2 Important Lessons I Learned in Washington

Photo: Creative Commons

We are standing in front of the representative’s office, mustering the courage to knock. A friend jokingly pantomimes kicking in the door, and I laugh because I almost wish we could storm the place with our impassioned plea for reform. In reality, I’m wildly intimidated.

We are, after all, on Capital Hill, one of the most powerful places on earth… right?

First, Lobbying Ain’t No Thang

Once inside the office, we were ushered to a conference room, where a young woman in her early to mid twenties sits down with a notepad, ready to hear us out. Wait… what? I came here to talk to my congressperson…

Turns out “meeting with a congressperson” is really “meeting with an aide.” I found myself both disappointed and relieved.

We visited multiple offices and never once met with an actually representative. I had no trouble telling my story to aides and scribbling notes, documenting how many people were present, where they lived and what they wanted. And I was glad to feel that my being there was being logged in a way that might lend support to the movement.

Also, thanks to Evangelical Immigration Table, I’ve realized how easy it is to simply email my representative. In many ways, politics are a numbers game and the squeaky-er our wheel, the more likely to receive attention.

Second, We Are Not Alone

I have always approached immigration from a relational justice perspective and a faith view that instructs us to welcome the stranger. I was stunned to realize how many others care about immigration reform, maybe for reasons I’m not even sure I agree with, but want to see it passed all the same.

To give you an idea, Wal-Mart was a sponsor of this event to push reform. Wal. Mart.

Yes, Wal-Mart. And the Agriculture industry was well-represented, speaking from the stage of the economic impacts of immigration. “Even farmers aren’t raising their kids to be farmers. We need workers.”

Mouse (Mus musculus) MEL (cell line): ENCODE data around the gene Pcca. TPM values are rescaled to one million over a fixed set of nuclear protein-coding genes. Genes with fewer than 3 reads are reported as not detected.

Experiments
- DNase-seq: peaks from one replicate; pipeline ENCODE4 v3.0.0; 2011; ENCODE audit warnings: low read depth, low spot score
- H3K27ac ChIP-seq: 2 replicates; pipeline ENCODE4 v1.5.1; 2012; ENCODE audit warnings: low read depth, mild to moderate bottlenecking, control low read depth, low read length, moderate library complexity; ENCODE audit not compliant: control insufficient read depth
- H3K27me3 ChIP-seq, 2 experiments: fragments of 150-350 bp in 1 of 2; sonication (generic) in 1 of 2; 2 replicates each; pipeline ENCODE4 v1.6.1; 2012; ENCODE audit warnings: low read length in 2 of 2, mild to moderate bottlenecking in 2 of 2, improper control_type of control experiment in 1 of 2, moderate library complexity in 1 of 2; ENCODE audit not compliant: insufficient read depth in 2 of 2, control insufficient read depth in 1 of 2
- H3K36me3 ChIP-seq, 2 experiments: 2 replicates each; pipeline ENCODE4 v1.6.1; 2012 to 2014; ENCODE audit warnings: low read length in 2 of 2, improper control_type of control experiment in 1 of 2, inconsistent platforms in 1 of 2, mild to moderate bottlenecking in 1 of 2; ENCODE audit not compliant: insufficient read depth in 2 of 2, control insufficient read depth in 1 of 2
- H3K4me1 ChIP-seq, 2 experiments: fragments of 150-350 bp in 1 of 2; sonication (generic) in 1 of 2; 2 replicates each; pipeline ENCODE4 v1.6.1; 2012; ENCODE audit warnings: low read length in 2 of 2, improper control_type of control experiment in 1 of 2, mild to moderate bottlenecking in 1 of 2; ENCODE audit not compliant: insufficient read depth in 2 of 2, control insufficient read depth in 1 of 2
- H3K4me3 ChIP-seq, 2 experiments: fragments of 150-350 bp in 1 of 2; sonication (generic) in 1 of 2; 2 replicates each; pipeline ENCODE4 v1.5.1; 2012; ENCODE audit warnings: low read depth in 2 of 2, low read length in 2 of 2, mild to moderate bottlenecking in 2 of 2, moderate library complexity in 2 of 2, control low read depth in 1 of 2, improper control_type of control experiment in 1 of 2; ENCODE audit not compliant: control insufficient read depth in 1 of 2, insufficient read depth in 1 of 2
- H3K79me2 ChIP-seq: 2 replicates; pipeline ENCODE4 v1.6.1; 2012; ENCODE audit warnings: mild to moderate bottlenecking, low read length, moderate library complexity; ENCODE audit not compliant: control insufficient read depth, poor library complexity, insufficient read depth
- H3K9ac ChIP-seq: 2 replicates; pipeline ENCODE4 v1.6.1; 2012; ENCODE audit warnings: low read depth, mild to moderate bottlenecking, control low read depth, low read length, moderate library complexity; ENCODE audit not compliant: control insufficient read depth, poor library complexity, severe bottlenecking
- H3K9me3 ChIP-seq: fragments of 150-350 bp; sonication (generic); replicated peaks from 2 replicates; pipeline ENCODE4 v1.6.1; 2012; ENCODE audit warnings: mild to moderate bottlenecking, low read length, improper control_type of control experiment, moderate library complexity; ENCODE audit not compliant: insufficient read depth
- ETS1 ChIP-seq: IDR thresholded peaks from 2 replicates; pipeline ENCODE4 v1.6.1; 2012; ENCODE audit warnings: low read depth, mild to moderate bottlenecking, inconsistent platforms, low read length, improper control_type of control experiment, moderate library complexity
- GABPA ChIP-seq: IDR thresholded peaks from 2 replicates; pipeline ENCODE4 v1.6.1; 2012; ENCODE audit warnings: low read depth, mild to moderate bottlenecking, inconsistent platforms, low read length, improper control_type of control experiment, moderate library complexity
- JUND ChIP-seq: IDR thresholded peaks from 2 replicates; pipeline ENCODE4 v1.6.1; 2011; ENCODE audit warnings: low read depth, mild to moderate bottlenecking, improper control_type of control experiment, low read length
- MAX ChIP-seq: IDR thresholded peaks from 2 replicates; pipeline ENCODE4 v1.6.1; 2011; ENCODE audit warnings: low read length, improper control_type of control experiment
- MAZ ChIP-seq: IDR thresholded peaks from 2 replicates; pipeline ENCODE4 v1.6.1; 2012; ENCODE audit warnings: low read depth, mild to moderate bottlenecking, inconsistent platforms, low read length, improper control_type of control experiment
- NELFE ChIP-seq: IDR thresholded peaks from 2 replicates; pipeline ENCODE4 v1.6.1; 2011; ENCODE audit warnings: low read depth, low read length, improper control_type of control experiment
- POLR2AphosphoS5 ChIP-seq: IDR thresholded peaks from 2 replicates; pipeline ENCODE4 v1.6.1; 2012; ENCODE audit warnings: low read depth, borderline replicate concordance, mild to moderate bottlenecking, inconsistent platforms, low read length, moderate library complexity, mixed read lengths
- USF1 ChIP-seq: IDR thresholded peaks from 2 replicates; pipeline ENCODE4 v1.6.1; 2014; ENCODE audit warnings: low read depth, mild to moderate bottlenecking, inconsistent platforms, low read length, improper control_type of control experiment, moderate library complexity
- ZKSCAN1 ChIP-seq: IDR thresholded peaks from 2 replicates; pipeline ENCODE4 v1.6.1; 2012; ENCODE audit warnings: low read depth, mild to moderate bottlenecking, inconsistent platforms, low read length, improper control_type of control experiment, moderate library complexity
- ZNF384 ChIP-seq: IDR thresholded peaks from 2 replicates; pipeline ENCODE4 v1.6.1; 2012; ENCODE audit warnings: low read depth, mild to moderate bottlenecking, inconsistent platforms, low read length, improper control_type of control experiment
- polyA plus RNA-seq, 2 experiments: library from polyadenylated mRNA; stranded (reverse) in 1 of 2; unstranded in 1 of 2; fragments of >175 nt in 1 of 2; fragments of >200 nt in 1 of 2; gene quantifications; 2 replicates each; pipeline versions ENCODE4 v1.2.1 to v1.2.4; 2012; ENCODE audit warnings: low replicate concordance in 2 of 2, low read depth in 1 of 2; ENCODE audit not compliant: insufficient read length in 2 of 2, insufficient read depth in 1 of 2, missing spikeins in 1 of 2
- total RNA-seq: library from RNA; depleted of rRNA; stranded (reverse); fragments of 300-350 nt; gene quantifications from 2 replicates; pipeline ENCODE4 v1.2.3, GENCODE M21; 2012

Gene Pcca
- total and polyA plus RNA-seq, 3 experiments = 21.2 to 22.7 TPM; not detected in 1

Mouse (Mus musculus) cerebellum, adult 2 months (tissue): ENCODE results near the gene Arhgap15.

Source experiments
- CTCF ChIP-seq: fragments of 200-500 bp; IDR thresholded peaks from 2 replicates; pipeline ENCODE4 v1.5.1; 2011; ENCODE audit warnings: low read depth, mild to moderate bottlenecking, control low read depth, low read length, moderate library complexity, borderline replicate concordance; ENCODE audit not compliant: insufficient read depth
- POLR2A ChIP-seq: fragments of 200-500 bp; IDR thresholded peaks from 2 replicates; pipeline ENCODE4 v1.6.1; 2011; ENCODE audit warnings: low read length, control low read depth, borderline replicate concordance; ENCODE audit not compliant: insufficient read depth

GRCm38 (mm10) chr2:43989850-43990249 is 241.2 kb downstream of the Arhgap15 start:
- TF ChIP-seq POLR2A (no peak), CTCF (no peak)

On the bus, I sat beside a woman from the Food & Beverage industry in Las Vegas. She explained to me how she’s a die-hard Republican and all her Facebook friends were railing her for attending. She was certain this issue is not counter to the Republican agenda and must be addressed for purposes of the economy.

A super cool woman from the Tech industry in Houston told me how much talent is being excluded because we won’t allow young immigrants to work. She also was wearing a Google glass, which is like a tiny, headband computer that I’d never heard of before in my life. She let me try it on because… well, she was that cool.

I came away from this event wondering who on earth is against immigration reform.

The opportunity to go to Washington was unexpected and truly blessed me. I write on this blog and Billy and I share our story whenever we are invited, but it felt empowering to actually approach elected leaders and remind them that residents of Georgia care about immigration reform.

Because we do. And we are not alone.

Have you ever approached your national representatives? What was your experience? 

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